Comparative transcriptomic and proteomic analyses of Trichomonas vaginalis following adherence to fibronectin

Kuo Yang Huang, Po Jung Huang, Fu Man Ku, Rose Lin, John F. Alderete, Petrus Tanga

Research output: Contribution to journalArticlepeer-review

30 Scopus citations


The morphological transformation of Trichomonas vaginalis from an ellipsoid form in batch culture to an adherent amoeboid form results from the contact of parasites with vaginal epithelial cells and with immobilized fibronectin (FN), a basement membrane component. This suggests host signaling of the parasite. We applied integrated transcriptomic and proteomic approaches to investigate the molecular responses of T. vaginalis upon binding to FN. A transcriptome analysis was performed by using large-scale expressed-sequence-tag (EST) sequencing. A total of 20,704 ESTs generated from batch culture (trophozoite-EST) versus FN-amoeboid trichomonad (FN-EST) cDNA libraries were analyzed. The FN-EST library revealed decreased amounts of transcripts that were of lower abundance in the trophozoite-EST library. There was a shift by FN-bound organisms to the expression of transcripts encoding essential proteins, possibly indicating the expression of genes for adaptation to the morphological changes needed for the FN-adhesive processes. In addition, we identified 43 differentially expressed proteins in the proteomes of FN-bound and unbound trichomonads. Among these proteins, cysteine peptidase, glyceraldehyde-3-phosphate dehydrogenase (an FN-binding protein), and stress-related proteins were upregulated in the FN-adherent cells. Stress-related genes and proteins were highly expressed in both the transcriptome and proteome of FN-bound organisms, implying that these genes and proteins may play critical roles in the response to adherence. This is the first report of a comparative proteomic and transcriptomic analysis after the binding of T. vaginalis to FN. This approach may lead to the discovery of novel virulence genes and affirm the role of genes involved in disease pathogenesis. This knowledge will permit a greater understanding of the complex host-parasite interplay.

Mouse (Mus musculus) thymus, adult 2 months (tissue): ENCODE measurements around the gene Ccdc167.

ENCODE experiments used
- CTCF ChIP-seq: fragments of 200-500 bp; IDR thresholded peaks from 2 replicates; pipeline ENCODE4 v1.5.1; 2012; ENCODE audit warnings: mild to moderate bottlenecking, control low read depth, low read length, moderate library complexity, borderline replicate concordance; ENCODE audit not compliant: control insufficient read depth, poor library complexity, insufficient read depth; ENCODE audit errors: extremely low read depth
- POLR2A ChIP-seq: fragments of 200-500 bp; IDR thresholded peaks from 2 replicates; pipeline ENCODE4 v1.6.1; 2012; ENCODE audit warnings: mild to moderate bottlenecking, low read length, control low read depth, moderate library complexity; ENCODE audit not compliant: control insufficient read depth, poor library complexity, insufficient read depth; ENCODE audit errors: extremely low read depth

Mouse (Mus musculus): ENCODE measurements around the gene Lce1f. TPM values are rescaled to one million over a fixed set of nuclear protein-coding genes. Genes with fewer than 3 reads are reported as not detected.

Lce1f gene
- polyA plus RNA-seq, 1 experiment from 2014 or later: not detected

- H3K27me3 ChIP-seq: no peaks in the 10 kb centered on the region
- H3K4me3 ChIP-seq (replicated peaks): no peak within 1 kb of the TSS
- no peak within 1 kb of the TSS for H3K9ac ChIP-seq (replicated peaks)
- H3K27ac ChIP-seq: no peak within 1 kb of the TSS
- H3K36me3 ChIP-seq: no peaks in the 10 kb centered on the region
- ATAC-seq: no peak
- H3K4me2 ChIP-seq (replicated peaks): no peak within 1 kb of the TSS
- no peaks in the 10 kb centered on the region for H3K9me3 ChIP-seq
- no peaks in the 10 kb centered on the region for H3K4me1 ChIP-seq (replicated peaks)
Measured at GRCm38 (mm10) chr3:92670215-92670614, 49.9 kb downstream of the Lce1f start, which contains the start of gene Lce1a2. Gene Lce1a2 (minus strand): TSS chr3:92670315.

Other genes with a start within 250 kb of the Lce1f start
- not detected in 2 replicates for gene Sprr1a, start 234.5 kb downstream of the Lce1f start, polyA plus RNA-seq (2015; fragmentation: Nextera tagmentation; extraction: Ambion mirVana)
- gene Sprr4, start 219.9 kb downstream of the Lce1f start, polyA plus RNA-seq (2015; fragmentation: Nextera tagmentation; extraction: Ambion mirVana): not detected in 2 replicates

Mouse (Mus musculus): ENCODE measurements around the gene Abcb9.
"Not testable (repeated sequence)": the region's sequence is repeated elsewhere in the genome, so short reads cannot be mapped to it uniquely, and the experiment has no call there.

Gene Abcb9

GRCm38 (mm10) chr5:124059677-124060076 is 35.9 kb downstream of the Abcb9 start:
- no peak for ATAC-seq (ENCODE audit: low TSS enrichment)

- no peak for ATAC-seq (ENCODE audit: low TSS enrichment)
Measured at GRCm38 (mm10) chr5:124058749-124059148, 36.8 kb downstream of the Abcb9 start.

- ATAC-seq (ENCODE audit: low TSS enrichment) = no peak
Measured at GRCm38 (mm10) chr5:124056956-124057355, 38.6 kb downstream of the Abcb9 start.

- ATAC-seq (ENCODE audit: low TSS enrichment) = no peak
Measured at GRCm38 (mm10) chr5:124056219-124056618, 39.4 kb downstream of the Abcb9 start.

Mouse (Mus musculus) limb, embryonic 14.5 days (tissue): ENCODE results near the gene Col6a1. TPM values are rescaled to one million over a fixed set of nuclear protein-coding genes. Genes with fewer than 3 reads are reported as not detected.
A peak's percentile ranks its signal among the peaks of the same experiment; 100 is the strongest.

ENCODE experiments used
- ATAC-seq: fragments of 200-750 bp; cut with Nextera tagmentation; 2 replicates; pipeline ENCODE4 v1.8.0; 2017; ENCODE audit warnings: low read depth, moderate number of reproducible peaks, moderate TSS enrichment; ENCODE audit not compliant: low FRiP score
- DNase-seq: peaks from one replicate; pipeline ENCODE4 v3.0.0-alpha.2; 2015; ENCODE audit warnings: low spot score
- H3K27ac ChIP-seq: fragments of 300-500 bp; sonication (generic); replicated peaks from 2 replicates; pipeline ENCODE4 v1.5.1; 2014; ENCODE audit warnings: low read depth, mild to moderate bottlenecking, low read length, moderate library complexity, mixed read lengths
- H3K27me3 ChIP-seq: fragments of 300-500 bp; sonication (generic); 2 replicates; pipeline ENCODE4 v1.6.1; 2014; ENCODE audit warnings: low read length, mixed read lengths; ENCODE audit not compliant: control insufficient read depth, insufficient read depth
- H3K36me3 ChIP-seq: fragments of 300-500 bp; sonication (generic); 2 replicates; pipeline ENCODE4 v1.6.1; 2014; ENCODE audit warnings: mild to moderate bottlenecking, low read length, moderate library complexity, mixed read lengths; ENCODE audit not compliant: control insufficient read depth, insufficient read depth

Original languageEnglish (US)
Pages (from-to)3900-3911
Number of pages12
JournalInfection and immunity
Issue number11
StatePublished - Nov 2012

ASJC Scopus subject areas

  • Parasitology
  • Microbiology
  • Immunology
  • Infectious Diseases


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